Sloan is in a new relationship with Trent. Trent believes Sloan is a natural submissive and wants to be his master. I liked Trent and loved how he gave Sloan the comfort he needed but hated seeing how harsh he could also be. I realize they’re both consenting adults but it was still grueling for me to read some of the things they were doing. I genuinely care about Sloan so reading about their knife play and the slave punishments handed out over contact with Cole made me very uncomfortable, bordering on nauseous, at times. After seeing Sloan struggle with cutting in the past I had difficulty understanding knife play as being healing and helpful for him. Their relationship was very difficult for me and I was never able to fully embrace it.

Even though there were parts of this book which were uncomfortable and disturbing for me, I still loved the series as a whole. It follows Sloans journey from a disturbed young man all the way to a confident, successful and, most importantly, happy man. His relationship with Cole was heartbreaking at the end but it was realistic and helped both of them to eventually find happiness even if it wasn’t with each other. It’s an intense story that was uplifting even if it enraged me at times. It’s amazingly well written and just so damn good! I loved it and would recommend it to anyone who can appreciate a deeper, darker, more gritty romance.


  • Hi Andrea,
    thanks for your review!
    I read Cutting Cords shortly after it was published (and really, really loved it) and bought Vessel at the moment it was released. When I saw that it was the middle of a trilogy I decided to wait for the last book before I would start reading again. (Second books have this The-empire-strikes-back effect to me!) The same goes for Cleave – I couldn’t wait to buy it, but then I wasn’t in the mood for it.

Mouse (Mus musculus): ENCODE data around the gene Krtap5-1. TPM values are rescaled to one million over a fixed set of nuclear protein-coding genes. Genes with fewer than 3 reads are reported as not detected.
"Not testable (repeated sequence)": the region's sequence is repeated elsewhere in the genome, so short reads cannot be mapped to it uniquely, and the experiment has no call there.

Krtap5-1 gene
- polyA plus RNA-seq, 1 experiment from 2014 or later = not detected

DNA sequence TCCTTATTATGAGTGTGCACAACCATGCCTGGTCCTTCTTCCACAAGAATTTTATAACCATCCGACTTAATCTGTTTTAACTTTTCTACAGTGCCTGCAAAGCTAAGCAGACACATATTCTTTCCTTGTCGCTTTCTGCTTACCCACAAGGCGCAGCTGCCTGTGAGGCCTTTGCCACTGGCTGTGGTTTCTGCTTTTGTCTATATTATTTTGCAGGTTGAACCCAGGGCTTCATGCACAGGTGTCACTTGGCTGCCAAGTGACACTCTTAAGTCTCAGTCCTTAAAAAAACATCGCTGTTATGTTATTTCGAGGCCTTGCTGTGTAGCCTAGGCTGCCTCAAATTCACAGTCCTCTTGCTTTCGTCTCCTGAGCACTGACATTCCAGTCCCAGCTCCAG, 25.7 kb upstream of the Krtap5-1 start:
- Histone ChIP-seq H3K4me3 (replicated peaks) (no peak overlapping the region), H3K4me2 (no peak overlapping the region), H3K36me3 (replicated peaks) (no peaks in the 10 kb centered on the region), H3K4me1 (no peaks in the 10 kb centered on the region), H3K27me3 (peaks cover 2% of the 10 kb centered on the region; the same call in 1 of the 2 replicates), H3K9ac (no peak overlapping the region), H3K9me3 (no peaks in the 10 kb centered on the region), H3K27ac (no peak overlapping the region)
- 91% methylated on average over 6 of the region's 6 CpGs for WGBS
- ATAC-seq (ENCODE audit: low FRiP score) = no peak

The last two days I finally read the two books and both were so great I only can recommend them very highly.
    It’s true, there are some moments that were very disturbing, but strangly, for me it wasn’t the knive-play. I found the explanation for it convincing enough. What bothered me the most was Cole’s way of treating (and manipulating) Sloan and then call it love.

  • I absolutely refuse to pick up the 3rd of this series. The 2nd really turned me off the entire story. The inconsistencies between the first 2 just didn’t make sense. Now in the 3rd, knife play is involved..really? :wallbash:

  • Great review Andrea. Several people highly recommended series to me, but it has some of my hot buttons so I still has not picked it up.

    • I can understand that. I’m not sure I would have picked it up either if I had known the issues it would take on toward the end. I loved it but it wasn’t an easy read for me.

    • Hi Sirius,
      it’s me again. 😀
      I’m curious: did you read this series by now? If yes, did you enjoy it?